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    Background Fusarium Head Blight (FHB) is a destructive floral disease of different cereal crops. The Ascomycete fungus Fusarium graminearum (Fg) is one of the main causal agents of FHB in wheat and barley. The role(s) in virulence of Fg genes include genetic studies that involve the transformation of the fungus with different expression cassettes. We have observed in several studies where Fg genes functions were characterised that integration of expression cassettes occurred randomly. Random insertion of a cassette may disrupt gene expression and/or protein functions and hence the overall conclusion of the study. Target site integration (TSI) is an approach that consists of identifying a chromosomal region where the cassette can be inserted. The identification of a suitable locus for TSI in Fg would avert the potential risks of ectopic integration. Results Here, we identified a highly conserved intergenic region on chromosome 1 suitable for TSI. We named this intergenic region TSI locus 1. We developed an efficient cloning vector system based on the Golden Gate method to clone different expression cassettes for use in combination with TSI locus 1. We present evidence that integrations in the TSI locus 1 affects neither fungal virulence nor fungal growth under different stress conditions. Integrations at the TSI locus 1 resulted in the expression of different gene fusions. In addition, the activities of Fg native promoters were not altered by integration into the TSI locus 1. We have developed a bespoke bioinformatic pipeline to analyse the existence of ectopic integrations, cassette truncations and tandem insertions of the cassette that may occurred during the transformation process. Finally, we established a protocol to study protein secretion in wheat coleoptiles using confocal microscopy and the TSI locus 1. Conclusion The TSI locus 1 can be used in Fg and potentially other cereal infecting Fusarium species for diverse studies including promoter activity analysis, protein secretion, protein localisation studies and gene complementation. The bespoke bioinformatic pipeline developed in this work together with PCR amplification of the insert could be an alternative to Southern blotting, the gold standard technique used to identify ectopic integrations, cassette truncations and tandem insertions in fungal transformation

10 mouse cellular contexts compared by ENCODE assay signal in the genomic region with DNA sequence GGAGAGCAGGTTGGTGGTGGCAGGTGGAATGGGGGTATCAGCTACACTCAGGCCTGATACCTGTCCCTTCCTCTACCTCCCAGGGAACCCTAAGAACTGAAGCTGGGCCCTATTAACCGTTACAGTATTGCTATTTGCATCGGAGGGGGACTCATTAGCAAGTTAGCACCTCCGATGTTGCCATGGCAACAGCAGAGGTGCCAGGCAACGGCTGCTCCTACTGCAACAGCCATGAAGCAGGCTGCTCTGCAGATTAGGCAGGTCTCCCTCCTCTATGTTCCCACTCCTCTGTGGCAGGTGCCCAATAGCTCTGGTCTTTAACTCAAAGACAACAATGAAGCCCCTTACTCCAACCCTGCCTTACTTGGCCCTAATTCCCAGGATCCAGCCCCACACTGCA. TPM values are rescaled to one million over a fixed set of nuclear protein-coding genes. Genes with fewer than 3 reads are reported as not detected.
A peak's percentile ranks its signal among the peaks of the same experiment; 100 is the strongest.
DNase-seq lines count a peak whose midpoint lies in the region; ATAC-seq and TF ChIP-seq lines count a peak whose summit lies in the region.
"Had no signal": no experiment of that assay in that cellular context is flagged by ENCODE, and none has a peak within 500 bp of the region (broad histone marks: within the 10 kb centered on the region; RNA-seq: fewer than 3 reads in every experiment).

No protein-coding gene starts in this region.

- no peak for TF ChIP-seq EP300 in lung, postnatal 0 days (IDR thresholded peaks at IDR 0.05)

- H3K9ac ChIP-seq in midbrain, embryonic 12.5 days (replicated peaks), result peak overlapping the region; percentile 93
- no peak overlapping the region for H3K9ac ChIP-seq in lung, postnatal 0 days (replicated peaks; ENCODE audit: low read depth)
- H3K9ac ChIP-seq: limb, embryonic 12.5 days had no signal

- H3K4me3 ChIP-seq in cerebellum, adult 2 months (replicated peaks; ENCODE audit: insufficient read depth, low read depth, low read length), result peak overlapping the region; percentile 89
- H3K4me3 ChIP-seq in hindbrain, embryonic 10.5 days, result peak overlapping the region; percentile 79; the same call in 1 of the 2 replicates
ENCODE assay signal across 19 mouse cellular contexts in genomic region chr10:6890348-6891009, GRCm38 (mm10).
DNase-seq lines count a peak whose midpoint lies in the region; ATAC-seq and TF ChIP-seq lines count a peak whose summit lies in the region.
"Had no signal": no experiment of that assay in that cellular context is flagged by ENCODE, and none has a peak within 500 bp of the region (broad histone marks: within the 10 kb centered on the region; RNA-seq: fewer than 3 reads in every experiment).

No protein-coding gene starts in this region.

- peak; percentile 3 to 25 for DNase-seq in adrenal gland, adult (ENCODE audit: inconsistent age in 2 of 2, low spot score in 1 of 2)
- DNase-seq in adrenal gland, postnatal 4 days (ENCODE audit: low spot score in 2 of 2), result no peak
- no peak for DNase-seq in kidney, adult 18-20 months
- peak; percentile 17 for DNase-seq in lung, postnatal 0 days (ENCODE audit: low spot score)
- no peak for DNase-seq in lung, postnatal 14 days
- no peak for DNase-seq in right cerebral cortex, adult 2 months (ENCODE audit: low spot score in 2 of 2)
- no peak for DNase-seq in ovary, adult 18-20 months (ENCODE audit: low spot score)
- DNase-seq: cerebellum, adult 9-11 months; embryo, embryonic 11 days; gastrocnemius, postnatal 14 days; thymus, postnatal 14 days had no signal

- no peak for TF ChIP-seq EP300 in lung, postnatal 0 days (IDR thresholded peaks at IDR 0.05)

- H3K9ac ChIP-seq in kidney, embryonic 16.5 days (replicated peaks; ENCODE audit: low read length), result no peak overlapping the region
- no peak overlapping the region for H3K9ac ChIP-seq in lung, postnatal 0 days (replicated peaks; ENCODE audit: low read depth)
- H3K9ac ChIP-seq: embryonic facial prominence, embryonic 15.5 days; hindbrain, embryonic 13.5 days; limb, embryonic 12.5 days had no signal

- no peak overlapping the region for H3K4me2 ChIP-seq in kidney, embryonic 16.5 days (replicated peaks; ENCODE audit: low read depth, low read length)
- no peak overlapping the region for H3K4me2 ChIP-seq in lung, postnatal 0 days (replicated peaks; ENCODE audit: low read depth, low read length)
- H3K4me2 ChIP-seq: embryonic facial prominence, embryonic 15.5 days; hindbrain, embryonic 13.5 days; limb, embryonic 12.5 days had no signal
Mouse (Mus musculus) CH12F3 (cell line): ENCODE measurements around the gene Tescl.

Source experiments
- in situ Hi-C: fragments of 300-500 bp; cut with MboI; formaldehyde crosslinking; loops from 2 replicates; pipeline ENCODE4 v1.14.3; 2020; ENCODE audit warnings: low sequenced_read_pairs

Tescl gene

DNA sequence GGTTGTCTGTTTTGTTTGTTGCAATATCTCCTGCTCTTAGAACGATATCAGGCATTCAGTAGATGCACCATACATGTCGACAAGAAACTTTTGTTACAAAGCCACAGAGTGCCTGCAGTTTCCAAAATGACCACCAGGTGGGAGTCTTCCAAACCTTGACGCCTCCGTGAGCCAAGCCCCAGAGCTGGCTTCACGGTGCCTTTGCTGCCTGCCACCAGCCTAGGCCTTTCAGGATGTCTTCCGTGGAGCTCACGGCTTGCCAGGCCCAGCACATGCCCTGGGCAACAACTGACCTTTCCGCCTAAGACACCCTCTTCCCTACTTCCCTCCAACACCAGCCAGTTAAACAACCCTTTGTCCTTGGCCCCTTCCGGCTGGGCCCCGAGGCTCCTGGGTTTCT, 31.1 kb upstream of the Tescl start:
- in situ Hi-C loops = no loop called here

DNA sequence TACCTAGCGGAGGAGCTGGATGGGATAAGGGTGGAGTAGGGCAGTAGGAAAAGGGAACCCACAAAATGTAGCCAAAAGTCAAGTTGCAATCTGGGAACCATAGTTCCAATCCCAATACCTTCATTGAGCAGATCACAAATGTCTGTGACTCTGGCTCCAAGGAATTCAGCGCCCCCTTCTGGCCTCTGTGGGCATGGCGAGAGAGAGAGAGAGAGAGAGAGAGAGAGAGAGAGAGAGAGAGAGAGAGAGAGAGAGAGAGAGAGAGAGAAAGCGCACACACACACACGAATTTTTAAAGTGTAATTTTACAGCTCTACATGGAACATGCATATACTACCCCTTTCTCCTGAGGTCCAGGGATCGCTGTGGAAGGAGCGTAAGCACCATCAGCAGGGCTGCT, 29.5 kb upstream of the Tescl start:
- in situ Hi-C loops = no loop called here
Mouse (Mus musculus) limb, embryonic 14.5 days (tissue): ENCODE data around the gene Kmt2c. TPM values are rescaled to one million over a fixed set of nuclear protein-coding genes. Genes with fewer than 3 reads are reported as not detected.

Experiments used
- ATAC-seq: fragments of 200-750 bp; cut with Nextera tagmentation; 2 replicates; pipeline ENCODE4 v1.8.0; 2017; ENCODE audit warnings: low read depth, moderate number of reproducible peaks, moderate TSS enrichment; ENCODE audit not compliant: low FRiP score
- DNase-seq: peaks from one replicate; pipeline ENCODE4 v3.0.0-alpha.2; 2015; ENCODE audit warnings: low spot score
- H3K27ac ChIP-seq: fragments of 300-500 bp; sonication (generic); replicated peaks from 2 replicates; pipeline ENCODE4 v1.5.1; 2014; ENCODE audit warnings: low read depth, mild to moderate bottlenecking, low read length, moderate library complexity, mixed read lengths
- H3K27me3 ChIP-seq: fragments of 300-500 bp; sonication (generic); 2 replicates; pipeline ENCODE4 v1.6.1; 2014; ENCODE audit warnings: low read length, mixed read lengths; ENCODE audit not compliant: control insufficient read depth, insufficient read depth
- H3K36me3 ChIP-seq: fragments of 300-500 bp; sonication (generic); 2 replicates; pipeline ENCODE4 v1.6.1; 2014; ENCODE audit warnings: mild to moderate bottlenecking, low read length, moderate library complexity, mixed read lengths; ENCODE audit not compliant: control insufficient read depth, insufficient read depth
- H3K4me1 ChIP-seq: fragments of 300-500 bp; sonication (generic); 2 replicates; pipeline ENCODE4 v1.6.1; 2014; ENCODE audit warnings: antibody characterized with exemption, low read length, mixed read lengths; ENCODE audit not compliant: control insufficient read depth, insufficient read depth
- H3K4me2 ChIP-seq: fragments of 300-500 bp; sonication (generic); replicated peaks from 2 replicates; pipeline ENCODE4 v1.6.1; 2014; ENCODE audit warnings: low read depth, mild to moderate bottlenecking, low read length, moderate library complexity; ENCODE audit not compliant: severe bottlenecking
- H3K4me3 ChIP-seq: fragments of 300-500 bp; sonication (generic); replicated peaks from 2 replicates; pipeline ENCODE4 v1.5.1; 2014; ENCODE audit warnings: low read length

The Functional Diversity of the High-Affinity Nitrate Transporter Gene Family in Hexaploid Wheat: Insights from Distinct Expression Profiles